Now that we've explored the actions for leaders when confronted with AI violations in their organisations, the next pertinent question emerges: Who will assume the responsibility of detecting such wrongdoings? Will this duty fall under the purview of the Chief Technology Officer (CTO), or will organisations establish new roles and teams?
Jaspreet Bindra, Founder of Tech Whisperer, emphasised, "The relevance of these roles hinges upon the unique needs of each organisation. For example, we are witnessing the growing importance of positions like cybersecurity experts, which have become increasingly indispensable. Notably, organisations like the Tata group are placing a significant emphasis on roles related to ESG (Environmental, Social, and Governance) considerations as a strategic move towards long-term sustainability."
The Chairman of AgriEnIcs at MeitY, Government of India, added his perspective, stating, "In the forthcoming years, organisations may contemplate the appointment of specialised officers dedicated to roles focused on managing data, ethics, or compliance. The necessity for these roles will largely depend on the nature of the business. This evolving landscape could lead to the emergence of positions akin to those seen in sectors like finance, insurance, or education. These individuals, while not always bearing the 'officer' title, could hold designations such as Chief Data Scientist or Chief Data Officer, signifying their pivotal role and contribution to the organisation."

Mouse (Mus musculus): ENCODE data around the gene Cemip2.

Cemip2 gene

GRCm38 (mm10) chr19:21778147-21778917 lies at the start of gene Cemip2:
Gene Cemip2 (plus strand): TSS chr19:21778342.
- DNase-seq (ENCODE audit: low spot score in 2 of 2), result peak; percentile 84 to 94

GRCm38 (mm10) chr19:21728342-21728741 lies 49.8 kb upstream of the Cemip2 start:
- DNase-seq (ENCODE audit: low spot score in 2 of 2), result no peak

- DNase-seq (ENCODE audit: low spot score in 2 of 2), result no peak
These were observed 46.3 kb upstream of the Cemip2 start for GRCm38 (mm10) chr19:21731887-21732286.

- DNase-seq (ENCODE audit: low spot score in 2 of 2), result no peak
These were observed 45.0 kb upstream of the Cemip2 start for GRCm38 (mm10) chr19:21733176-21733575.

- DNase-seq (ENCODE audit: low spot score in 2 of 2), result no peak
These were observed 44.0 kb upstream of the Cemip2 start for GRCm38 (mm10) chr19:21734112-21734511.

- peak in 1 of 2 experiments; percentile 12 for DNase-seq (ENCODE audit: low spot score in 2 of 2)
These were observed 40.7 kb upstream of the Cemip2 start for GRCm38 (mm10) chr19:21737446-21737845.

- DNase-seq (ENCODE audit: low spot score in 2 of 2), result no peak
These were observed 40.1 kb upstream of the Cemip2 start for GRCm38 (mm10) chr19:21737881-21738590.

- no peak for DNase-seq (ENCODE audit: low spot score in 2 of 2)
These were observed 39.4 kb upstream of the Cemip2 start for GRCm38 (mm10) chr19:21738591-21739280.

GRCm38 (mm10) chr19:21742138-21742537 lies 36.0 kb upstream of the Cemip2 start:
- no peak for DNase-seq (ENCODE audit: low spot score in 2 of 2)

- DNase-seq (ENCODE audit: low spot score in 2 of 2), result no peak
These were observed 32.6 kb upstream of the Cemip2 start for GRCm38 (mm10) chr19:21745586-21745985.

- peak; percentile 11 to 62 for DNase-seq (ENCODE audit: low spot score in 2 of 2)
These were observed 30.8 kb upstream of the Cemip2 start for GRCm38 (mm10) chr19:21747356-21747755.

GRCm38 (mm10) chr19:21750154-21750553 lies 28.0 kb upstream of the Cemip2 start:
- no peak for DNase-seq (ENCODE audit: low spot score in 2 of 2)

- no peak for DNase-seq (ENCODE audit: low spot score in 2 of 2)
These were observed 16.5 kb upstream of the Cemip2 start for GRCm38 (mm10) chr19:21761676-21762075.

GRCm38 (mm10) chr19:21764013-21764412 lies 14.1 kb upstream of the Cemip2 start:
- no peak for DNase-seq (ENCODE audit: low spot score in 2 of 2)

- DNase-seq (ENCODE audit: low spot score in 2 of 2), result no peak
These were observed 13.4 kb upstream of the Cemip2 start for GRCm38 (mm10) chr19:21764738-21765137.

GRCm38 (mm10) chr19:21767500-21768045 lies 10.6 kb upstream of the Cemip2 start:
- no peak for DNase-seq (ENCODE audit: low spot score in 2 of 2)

The decision regarding the assignment of responsibility for AI governance and ethics hinges on factors such as the organisation's size, industry, and the evolving challenges associated with AI implementation. Whether it involves integrating these responsibilities into existing leadership roles or creating dedicated positions, one thing remains clear: vigilance and proactive measures are essential to address AI violations effectively.
Equity through diligence: Tackling sociological bias in AI
The pervasive challenge of assessing the impact of sociological bias in AI and ML training data and model predictions on diverse customer groups from different demographics demands ongoing diligence. Organisations will need to recognise that detecting bias is not a one-time effort; it requires a continuous commitment to ensuring fairness and equity. To address this, organisations will have to establish protocols for continuous monitoring and adjustment of AI models. This proactive approach will ensure that any emerging biases are promptly identified and rectified, minimising their influence on decision-making processes.
By embracing these techniques, organisations may gain a profound understanding of how sociological bias affects the influence of AI and ML systems on customer groups that span various demographics. This heightened awareness will serve as the foundation upon which organisations can construct technology solutions that are inherently fairer and more inclusive.
As the Chairman of AgriEnIcs, MeitY, Govt of India aptly stated, "Today, we're facing disappointment because we recognise the existence of bias. Despite the positive aspects mentioned and the progress made in DNI (Diversity and Inclusion) and other areas, these achievements can be overshadowed by the perception of bias. Some believe that the word is extensive enough to correct itself over time. However, the studies conducted indicate that the data itself might not naturally correct these disparities, especially concerning compensation. It's essential to have guidelines and measures in place to quantify how these biases affect different demographic customer segments. This is crucial as we continue to address bias-related issues and work towards fairer outcomes."